From chatbots to predictive text, all kinds of applications are using AI to navigate language barriers and facilitate communication across different communities. Many of these applications focus on text, but there is more to language than written words. Sometimes even fluent speakers of a second language will experience challenges when communicating face-to-face with native speakers. One of the best ways to overcome these challenges is to practice pronunciation.Markus Koy (@MarkusK) is an IT projects analyst with 18 years of experience across various industries. He is also a native German speaker living in an English-speaking part of Canada, and a regular visitor to C2C’s AI and ML coffee chats, which are hosted in the U.S. Koy’s experiences working in English-speaking countries as a non-native English speaker inspired him to create thefluent.me, an AI-powered app that tests speech samples and scores them based on how well they correspond to standard English pronunciation.On thefluent.me, users record themselves reading samples of English text (usually about 400 characters long), and then post them either publicly or privately on the app’s website. Within about 30 seconds, the app delivers results, reproducing the text and indicating which words were pronounced well and which can be pronounced better. Even native English speakers may find that they can improve their pronunciation, sometimes even more so than someone who speaks English as a second language.We recently approached Koy with some questions about thefluent.me, Google Cloud products, and his experience with the C2C Community. Here’s what we learned: What inspired you to develop thefluent.me? Koy began working on thefluent.me after contributing to a research project with an international language school. As a second-language English speaker himself, he had already taken the International English Language Testing System; he had found pronunciation to be the hardest part of the process.“Immediate feedback after reading a text is usually only available from a teacher and in a classroom setting,” he says. Teachers only listen to a speaker’s pronunciation once, and will likely not provide feedback on every word. Tracking progress systematically is just not feasible in a classroom setting, and sometimes non-native speakers will feel intimidated when speaking English in front of other students.Koy continued his research on AI speech-recognition programs and also graduated from Google’s TensorFlow in Practice and IBM’s Applied AI specialization programs. He decided to build thefluent.me to help students struggling to overcome these challenges. What makes thefluent.me unique? There are many apps on the market for students studying English as a second language, and thefluent.me is not the only app of this kind that uses AI for scoring. However, apps combine different features to support distinct learning needs. Koy kept these concerns in mind when designing and building the following features for thefluent.me: Immediate pronunciation feedback: The application delivers AI-powered scoring for the entire recording and word-level scoring on an easy-to-understand scale. Immediate feedback on reading speed: Besides pronunciation, the application provides feedback on the reading speed for each word. Own content: Users can add posts they would like to practice instead of using content only published by platforms. They can immediately listen to the AI read their post before practicing. Progress tracking and rewards: Users can track their activities and progress. They can revisit previous recordings and scores, check their average score, and earn badges. Group learning experience: By default, user posts are not accessible to others. However, users can also make their posts public and invite others to try, or they can compete for badges. How do you use the Google Cloud Platform? Do you have a favorite Google Cloud product? Koy runs thefluent.me on App Engine Flexible. He likes how easy the deployment process is, especially when managing traffic between different versions. Two key Application Programming Interfaces (APIs) Koy is using are Speech-to-Text and Text-to-Speech, which Koy says allow the Wavenet voices to sound more natural. He also likes that both allow him to choose different accents for the AI speech. Koy is also using Cloud SQL and Cloud Storage, which he finds easy to integrate. What do you plan to do next? “There are many other items for horizontal and vertical scaling on my roadmap,” Koy assures us. He is planning to add additional languages and enhance the app’s group features. He has also been approached by multiple companies who want to use thefluent.me for education and training. Koy plans to publish APIs to accommodate these requests in the coming weeks. Why did you choose to join the C2C community? Like so many of our members, Koy joined the C2C community to meet people and collaborate, but his experience here has informed his work on thefluent.me beyond friendly conversation. Recently, a community member expressed to Koy that thefluent.me is an ideal tool to use when preparing for a job interview—a user can rehearse answers to interview questions to learn to pronounce them better. For Koy, this is not just nice feedback; it is also a use case he can add to his roadmap.Still, community itself is enough of a reason for Koy to return on a weekly basis. “Mondays are just not the same anymore without our AI and ML coffee chats,” he says.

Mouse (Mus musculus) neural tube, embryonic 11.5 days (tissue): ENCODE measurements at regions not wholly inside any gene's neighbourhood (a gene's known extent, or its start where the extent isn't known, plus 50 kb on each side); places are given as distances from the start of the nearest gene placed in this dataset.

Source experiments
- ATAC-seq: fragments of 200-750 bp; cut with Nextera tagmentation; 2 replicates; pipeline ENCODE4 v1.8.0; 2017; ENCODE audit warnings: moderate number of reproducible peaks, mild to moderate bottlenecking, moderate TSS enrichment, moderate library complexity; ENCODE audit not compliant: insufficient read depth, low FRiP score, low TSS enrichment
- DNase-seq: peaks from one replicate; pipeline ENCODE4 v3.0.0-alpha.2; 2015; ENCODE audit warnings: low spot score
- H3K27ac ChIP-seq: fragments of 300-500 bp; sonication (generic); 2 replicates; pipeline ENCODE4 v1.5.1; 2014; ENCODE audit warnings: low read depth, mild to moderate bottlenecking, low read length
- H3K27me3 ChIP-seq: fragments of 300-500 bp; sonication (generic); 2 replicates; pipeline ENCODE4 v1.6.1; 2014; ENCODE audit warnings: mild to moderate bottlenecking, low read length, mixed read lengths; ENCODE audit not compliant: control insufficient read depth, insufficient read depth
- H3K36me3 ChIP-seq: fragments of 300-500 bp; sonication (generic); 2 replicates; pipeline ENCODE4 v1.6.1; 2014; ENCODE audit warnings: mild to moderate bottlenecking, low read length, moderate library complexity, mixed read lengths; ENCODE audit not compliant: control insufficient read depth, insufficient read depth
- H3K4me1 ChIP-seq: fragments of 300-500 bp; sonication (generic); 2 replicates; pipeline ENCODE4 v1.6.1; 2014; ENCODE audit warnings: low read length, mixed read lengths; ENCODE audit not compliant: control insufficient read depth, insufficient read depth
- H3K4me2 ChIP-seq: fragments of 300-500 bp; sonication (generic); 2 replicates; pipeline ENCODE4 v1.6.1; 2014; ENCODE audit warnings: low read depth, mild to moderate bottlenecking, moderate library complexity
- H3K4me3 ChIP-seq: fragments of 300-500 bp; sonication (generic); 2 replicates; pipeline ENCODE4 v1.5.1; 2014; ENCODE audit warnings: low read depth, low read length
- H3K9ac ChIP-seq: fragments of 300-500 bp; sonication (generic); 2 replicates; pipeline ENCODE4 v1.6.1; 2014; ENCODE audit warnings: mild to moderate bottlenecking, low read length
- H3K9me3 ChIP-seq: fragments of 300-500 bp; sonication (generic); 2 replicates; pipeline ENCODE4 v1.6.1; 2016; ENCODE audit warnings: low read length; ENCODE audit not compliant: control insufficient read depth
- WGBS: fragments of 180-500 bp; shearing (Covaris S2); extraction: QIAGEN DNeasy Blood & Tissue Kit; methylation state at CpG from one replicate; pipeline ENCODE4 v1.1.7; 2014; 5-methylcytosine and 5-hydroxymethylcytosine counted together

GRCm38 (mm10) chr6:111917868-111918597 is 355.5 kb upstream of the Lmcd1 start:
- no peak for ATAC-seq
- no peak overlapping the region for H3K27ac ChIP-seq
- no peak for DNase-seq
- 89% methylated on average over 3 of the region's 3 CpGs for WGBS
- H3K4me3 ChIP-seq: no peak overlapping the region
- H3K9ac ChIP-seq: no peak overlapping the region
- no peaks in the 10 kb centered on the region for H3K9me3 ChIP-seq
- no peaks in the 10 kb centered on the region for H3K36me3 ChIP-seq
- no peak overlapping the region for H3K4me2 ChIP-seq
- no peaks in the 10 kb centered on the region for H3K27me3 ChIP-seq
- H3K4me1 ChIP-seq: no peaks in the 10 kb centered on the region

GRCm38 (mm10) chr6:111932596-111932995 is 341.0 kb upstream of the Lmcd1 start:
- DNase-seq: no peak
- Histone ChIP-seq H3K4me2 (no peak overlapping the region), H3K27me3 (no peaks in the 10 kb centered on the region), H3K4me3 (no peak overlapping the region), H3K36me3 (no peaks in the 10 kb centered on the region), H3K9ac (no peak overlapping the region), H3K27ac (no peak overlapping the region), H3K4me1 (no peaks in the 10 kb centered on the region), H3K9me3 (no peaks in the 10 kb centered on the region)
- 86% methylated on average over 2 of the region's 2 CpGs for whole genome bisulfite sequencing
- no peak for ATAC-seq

This C2C Deep Dive was led by Sindhu Adini (@Sindhu Adini) , director of Google Cloud for HLS at SpringML, a C2C foundational platinum partner. Joining Sindhu from the Peerlogic team were CEO Ryan Miller (@ramill401) and Alex Maskovyak, engineering and product development executive.Peerlogic is an innovative provider of cloud communications, building better conversations and high production through the power of AI. Their products allow individuals to work more productively, teams to collaborate more freely, and organizations to better understand their data.The full recording from this session includes:(2:05) Speaker introductions (4:20) SpringML’s specializations and industry reach (6:50) An introduction to Peerlogic and how they are empowering dental practices with improved communications between staff and patients (12:05) Analyzing patient sentiment with AI and ML Adopting call center best practices and front desk assistance Identifying revenue leakage Benchmarking and understanding conversion opportunities (17:10) Overview of Peerlogic’s application (21:15) Google Cloud services and components used Choosing Google Cloud Spectrum of AI in the Google Cloud ecosystem Google Cloud Vertex AI for pre-trained APIs and end-to-end integration for data and AI (31:25) Architectural overview of the solution and model Data pipeline to ingest audio scripts and Google Cloud Speech-to-Text Enhanced augmentation of the solution using custom ML algorithms FireStore to authenticate AppEngine access only to Service Accounts (38:50) Key considerations for Machine Learning Identifying the business problem that needs to be solved How predictions are made Supervised learning (44:55) Custom patient call analysis modelWatch the full recording below: Connect with SpringML here in the C2C Community.